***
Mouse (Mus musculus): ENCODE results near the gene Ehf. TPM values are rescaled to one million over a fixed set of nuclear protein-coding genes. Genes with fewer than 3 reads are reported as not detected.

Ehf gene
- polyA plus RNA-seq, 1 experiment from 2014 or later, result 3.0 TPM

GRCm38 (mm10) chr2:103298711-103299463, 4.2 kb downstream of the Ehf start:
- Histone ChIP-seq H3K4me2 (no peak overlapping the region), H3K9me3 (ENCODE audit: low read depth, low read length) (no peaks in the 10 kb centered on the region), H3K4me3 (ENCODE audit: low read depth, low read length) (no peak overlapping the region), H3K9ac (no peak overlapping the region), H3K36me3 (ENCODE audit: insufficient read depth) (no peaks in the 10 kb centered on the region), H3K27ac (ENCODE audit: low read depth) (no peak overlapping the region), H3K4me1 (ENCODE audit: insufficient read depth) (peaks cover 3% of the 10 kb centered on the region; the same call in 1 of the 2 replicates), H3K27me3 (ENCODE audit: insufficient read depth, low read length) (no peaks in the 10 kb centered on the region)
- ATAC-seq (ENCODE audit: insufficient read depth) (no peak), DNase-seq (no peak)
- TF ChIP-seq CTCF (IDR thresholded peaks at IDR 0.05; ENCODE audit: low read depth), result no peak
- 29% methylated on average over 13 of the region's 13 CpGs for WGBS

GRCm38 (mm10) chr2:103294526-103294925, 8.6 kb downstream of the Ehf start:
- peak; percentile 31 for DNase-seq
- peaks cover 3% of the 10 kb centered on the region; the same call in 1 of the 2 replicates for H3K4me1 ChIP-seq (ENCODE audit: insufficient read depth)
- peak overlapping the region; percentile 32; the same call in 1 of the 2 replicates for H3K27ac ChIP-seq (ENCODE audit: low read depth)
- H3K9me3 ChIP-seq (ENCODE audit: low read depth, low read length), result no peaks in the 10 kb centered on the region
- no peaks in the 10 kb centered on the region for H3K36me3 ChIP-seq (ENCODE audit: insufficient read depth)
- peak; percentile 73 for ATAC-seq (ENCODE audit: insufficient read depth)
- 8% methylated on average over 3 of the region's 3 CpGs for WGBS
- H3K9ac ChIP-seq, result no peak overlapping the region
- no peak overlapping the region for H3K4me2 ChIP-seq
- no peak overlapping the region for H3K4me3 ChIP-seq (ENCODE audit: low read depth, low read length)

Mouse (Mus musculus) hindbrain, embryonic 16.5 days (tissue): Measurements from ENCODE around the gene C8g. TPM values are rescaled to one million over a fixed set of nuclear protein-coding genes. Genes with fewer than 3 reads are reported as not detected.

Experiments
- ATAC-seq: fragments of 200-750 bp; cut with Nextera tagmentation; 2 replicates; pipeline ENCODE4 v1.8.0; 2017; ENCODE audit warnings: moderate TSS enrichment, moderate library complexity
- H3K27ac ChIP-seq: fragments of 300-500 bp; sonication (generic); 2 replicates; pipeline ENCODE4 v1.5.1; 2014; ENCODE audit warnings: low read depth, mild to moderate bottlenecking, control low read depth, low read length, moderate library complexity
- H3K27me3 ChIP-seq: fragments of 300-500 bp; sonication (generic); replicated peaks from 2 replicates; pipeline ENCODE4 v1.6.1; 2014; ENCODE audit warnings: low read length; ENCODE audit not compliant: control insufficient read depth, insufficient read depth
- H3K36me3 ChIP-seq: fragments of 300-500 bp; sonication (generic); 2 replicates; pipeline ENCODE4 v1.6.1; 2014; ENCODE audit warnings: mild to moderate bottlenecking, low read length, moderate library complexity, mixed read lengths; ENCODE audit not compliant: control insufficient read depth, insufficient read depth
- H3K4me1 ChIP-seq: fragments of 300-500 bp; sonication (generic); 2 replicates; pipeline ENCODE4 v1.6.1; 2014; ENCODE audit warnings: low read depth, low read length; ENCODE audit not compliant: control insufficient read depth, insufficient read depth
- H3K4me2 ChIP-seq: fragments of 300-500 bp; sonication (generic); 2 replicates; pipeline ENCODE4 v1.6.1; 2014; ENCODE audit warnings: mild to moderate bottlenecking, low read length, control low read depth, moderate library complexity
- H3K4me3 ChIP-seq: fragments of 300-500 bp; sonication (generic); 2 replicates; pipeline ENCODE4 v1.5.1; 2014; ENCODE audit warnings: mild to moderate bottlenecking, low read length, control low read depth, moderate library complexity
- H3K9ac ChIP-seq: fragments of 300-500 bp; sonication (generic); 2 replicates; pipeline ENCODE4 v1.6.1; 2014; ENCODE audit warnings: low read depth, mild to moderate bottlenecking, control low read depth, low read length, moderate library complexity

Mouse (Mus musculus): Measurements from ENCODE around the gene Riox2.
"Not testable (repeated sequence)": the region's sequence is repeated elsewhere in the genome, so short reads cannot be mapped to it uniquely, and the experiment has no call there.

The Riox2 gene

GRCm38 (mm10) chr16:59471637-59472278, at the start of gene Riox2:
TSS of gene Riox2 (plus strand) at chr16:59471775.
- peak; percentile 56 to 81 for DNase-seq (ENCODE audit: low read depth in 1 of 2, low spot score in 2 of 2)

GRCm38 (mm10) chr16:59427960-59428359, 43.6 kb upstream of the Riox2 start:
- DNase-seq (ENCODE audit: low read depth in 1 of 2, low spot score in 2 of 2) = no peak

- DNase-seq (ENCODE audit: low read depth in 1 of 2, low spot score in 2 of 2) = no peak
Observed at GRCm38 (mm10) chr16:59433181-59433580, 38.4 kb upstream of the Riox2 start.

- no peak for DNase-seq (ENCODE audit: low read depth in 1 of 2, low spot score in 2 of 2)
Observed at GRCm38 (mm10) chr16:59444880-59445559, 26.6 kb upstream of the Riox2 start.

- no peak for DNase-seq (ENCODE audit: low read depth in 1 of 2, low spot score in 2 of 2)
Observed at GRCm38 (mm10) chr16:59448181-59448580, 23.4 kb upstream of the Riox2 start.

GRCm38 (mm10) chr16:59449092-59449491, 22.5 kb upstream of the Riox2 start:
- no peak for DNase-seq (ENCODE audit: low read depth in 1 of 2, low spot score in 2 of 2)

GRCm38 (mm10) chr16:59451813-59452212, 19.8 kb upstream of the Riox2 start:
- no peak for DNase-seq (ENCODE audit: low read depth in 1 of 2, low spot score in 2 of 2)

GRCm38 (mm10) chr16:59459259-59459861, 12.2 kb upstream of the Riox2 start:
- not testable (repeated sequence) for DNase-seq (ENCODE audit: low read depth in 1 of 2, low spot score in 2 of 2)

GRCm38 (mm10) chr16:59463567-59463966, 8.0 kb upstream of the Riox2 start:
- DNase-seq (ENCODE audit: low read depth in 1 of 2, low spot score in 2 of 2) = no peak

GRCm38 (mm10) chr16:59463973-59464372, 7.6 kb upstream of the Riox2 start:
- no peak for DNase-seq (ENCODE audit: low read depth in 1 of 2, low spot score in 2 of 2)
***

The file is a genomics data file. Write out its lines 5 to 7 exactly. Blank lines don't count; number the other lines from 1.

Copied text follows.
- Histone ChIP-seq H3K4me2 (no peak overlapping the region), H3K9me3 (ENCODE audit: low read depth, low read length) (no peaks in the 10 kb centered on the region), H3K4me3 (ENCODE audit: low read depth, low read length) (no peak overlapping the region), H3K9ac (no peak overlapping the region), H3K36me3 (ENCODE audit: insufficient read depth) (no peaks in the 10 kb centered on the region), H3K27ac (ENCODE audit: low read depth) (no peak overlapping the region), H3K4me1 (ENCODE audit: insufficient read depth) (peaks cover 3% of the 10 kb centered on the region; the same call in 1 of the 2 replicates), H3K27me3 (ENCODE audit: insufficient read depth, low read length) (no peaks in the 10 kb centered on the region)
- ATAC-seq (ENCODE audit: insufficient read depth) (no peak), DNase-seq (no peak)
- TF ChIP-seq CTCF (IDR thresholded peaks at IDR 0.05; ENCODE audit: low read depth), result no peak